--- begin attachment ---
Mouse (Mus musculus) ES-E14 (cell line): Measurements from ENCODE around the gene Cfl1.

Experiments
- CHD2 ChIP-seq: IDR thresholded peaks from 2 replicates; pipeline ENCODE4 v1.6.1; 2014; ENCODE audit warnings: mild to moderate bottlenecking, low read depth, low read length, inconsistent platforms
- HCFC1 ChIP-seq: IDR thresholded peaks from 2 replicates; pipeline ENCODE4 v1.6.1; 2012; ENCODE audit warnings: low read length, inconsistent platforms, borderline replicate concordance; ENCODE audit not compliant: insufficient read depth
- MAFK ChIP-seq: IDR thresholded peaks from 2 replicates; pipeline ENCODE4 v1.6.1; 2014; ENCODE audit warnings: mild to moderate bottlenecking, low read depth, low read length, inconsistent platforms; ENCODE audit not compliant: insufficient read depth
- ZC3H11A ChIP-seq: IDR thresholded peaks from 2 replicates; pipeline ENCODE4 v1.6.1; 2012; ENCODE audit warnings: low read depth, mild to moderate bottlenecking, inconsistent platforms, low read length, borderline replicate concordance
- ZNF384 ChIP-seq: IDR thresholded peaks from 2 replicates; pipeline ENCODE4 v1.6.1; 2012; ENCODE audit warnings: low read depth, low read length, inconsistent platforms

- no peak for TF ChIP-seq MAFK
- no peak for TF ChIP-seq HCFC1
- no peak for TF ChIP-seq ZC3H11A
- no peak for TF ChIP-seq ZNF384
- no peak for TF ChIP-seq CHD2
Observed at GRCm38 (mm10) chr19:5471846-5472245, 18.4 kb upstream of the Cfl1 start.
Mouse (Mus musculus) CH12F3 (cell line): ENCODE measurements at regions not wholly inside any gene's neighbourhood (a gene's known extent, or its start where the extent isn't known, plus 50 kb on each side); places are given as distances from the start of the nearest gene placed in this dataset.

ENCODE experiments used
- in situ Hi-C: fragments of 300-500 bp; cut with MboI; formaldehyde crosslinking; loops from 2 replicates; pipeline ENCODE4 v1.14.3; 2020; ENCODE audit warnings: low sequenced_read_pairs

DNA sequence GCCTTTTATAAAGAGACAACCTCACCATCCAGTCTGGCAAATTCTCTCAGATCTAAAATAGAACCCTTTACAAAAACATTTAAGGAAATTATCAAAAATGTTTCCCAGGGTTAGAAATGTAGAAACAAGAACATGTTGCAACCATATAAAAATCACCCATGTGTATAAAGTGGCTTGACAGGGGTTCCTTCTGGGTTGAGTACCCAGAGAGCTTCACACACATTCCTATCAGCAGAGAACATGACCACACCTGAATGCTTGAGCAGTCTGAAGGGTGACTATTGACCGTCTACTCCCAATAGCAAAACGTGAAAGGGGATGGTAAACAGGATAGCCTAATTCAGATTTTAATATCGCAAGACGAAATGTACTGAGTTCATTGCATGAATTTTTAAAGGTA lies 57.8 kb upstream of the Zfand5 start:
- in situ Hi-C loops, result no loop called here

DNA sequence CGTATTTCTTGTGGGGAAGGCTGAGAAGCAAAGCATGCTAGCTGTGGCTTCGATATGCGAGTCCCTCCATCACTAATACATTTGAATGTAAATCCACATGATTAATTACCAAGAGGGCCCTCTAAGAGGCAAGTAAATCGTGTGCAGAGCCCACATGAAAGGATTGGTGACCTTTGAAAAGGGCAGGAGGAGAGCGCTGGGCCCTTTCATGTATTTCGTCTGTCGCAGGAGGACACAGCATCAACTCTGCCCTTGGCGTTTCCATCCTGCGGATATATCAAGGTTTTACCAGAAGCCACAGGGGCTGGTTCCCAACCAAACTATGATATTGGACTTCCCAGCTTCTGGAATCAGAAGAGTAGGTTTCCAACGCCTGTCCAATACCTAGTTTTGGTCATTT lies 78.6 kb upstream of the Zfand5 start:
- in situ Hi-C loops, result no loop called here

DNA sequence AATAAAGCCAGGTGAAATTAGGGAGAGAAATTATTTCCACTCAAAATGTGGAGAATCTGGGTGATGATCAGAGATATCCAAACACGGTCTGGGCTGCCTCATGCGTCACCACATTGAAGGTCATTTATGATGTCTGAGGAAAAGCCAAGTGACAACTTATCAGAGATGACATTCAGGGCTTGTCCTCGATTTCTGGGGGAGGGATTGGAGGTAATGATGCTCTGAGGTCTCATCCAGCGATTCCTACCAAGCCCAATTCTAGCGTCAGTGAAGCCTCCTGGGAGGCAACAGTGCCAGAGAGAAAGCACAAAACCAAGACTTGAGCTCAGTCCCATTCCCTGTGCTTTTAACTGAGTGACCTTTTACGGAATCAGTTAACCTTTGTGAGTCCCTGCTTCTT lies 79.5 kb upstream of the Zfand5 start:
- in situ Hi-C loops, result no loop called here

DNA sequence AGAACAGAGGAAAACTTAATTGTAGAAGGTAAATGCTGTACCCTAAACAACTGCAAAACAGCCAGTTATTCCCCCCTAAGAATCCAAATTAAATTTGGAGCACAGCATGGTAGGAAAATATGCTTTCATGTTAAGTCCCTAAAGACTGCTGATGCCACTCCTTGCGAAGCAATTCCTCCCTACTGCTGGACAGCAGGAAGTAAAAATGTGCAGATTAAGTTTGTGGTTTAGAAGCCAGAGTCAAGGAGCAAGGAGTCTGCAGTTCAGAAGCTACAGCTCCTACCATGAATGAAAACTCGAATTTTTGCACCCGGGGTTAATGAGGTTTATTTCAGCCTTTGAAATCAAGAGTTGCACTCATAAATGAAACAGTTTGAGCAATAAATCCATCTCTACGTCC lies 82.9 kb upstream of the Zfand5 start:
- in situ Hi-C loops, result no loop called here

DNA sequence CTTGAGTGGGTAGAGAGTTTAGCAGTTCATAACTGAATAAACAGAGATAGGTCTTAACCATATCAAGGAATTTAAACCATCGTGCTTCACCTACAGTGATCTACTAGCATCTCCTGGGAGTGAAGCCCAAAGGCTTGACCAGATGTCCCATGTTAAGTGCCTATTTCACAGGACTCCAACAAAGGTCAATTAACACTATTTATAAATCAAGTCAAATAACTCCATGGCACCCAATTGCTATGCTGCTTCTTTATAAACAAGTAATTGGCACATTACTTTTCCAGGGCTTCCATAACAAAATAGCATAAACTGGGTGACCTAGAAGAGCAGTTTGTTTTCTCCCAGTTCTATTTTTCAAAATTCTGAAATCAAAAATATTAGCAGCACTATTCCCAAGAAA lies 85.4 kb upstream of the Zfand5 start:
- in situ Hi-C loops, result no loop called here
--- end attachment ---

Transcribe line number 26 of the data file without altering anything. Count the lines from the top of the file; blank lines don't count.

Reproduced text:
- in situ Hi-C loops, result no loop called here